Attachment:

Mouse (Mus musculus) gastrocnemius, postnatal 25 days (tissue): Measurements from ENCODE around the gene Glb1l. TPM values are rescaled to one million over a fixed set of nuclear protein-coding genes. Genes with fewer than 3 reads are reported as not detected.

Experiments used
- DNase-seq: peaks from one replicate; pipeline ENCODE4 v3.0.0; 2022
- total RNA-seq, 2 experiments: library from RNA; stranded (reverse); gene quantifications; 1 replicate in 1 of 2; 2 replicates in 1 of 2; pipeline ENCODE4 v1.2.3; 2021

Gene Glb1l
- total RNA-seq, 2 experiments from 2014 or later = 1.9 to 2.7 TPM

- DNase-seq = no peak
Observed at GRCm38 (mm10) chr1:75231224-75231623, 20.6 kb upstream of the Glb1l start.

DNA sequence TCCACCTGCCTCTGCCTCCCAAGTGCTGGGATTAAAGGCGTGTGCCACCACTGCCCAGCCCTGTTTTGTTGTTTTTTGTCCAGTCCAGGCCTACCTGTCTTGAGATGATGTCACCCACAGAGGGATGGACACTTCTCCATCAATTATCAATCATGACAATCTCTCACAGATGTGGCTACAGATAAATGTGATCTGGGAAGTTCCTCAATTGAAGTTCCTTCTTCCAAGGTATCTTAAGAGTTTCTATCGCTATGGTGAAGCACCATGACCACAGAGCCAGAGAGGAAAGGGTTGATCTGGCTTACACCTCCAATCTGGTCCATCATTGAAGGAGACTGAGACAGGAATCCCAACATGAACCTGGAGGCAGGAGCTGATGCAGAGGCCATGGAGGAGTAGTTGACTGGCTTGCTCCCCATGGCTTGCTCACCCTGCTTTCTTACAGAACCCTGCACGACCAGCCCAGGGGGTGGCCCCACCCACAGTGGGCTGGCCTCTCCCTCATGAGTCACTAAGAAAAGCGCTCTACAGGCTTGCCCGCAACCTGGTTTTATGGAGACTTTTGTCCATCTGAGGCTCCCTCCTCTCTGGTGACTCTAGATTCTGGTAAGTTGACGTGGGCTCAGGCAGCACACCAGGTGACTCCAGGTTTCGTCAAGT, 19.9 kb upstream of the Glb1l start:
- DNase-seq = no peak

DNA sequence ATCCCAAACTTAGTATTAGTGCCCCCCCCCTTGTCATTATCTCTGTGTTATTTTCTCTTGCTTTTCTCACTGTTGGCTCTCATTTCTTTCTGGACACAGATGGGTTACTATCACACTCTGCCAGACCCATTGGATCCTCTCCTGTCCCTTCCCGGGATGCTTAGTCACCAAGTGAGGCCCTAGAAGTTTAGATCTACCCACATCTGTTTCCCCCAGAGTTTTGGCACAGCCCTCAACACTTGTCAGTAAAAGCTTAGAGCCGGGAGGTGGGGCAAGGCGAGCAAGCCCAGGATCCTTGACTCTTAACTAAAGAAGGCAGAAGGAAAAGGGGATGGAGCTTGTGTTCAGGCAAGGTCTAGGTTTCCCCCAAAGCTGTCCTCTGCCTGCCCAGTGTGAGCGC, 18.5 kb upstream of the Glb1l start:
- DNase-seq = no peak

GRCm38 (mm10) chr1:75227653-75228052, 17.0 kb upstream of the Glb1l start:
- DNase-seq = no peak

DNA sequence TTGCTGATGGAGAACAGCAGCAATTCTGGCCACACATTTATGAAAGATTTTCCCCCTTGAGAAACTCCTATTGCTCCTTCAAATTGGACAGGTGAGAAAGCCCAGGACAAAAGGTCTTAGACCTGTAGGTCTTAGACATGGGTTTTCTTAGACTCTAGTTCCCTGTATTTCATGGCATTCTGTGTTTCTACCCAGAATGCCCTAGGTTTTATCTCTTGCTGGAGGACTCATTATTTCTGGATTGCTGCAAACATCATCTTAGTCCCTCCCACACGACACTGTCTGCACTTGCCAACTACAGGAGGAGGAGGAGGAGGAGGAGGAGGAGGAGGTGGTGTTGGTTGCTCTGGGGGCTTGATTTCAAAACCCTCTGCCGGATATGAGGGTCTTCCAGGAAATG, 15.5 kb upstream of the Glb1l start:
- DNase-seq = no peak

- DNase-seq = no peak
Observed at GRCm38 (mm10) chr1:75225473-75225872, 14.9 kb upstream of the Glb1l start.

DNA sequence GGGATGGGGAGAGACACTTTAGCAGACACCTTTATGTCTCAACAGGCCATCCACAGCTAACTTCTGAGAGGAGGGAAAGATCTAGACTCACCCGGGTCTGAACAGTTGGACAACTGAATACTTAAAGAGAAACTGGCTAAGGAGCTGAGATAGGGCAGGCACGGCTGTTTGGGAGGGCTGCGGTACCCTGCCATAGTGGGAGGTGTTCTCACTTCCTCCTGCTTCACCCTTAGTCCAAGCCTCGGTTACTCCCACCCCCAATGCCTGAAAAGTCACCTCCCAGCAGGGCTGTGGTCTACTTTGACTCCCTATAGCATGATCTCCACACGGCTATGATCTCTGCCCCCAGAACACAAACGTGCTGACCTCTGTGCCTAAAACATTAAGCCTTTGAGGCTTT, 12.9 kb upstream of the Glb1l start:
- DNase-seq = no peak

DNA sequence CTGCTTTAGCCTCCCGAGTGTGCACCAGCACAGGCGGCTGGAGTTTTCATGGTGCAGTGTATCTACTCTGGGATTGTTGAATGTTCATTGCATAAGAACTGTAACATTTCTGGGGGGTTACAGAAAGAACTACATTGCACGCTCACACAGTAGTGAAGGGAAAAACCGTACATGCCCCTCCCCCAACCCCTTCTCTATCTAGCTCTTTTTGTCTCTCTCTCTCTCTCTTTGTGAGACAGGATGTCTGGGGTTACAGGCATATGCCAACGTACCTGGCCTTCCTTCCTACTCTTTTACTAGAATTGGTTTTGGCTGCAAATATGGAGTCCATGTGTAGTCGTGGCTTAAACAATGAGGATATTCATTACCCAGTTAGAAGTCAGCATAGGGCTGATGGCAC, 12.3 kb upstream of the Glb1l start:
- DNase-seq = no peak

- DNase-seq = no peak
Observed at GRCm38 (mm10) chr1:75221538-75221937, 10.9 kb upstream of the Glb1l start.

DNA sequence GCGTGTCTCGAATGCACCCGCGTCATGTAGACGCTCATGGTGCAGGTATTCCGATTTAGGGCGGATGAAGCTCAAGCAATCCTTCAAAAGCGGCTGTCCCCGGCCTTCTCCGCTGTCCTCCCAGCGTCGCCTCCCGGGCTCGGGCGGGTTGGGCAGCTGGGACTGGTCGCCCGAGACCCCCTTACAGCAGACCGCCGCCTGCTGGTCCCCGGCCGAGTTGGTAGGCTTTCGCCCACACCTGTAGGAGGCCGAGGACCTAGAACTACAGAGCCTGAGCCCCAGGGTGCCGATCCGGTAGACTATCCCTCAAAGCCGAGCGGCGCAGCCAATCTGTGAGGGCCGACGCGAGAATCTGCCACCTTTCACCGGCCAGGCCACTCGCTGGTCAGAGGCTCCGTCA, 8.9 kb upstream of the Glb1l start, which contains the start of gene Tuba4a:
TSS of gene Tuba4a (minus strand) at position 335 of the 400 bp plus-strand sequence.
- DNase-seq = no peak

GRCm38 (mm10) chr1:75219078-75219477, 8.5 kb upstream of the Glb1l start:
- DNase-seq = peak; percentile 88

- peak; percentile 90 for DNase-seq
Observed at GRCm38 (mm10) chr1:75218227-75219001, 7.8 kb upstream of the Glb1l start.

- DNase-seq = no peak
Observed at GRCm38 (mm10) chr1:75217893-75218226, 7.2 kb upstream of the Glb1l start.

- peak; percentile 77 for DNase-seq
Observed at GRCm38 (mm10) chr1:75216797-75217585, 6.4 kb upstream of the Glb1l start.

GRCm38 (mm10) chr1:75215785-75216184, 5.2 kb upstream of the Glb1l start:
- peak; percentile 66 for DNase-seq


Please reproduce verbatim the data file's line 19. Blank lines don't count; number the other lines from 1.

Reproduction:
DNA sequence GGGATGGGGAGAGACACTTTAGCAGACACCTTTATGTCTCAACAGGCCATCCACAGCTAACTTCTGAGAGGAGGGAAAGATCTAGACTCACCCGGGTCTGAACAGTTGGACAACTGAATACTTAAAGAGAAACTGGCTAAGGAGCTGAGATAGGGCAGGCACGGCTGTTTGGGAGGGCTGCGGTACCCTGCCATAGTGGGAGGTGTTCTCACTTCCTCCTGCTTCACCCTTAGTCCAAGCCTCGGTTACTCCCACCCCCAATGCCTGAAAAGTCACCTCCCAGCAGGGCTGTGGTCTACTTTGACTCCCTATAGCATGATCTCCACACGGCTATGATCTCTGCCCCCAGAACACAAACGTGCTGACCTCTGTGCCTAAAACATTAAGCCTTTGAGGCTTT, 12.9 kb upstream of the Glb1l start: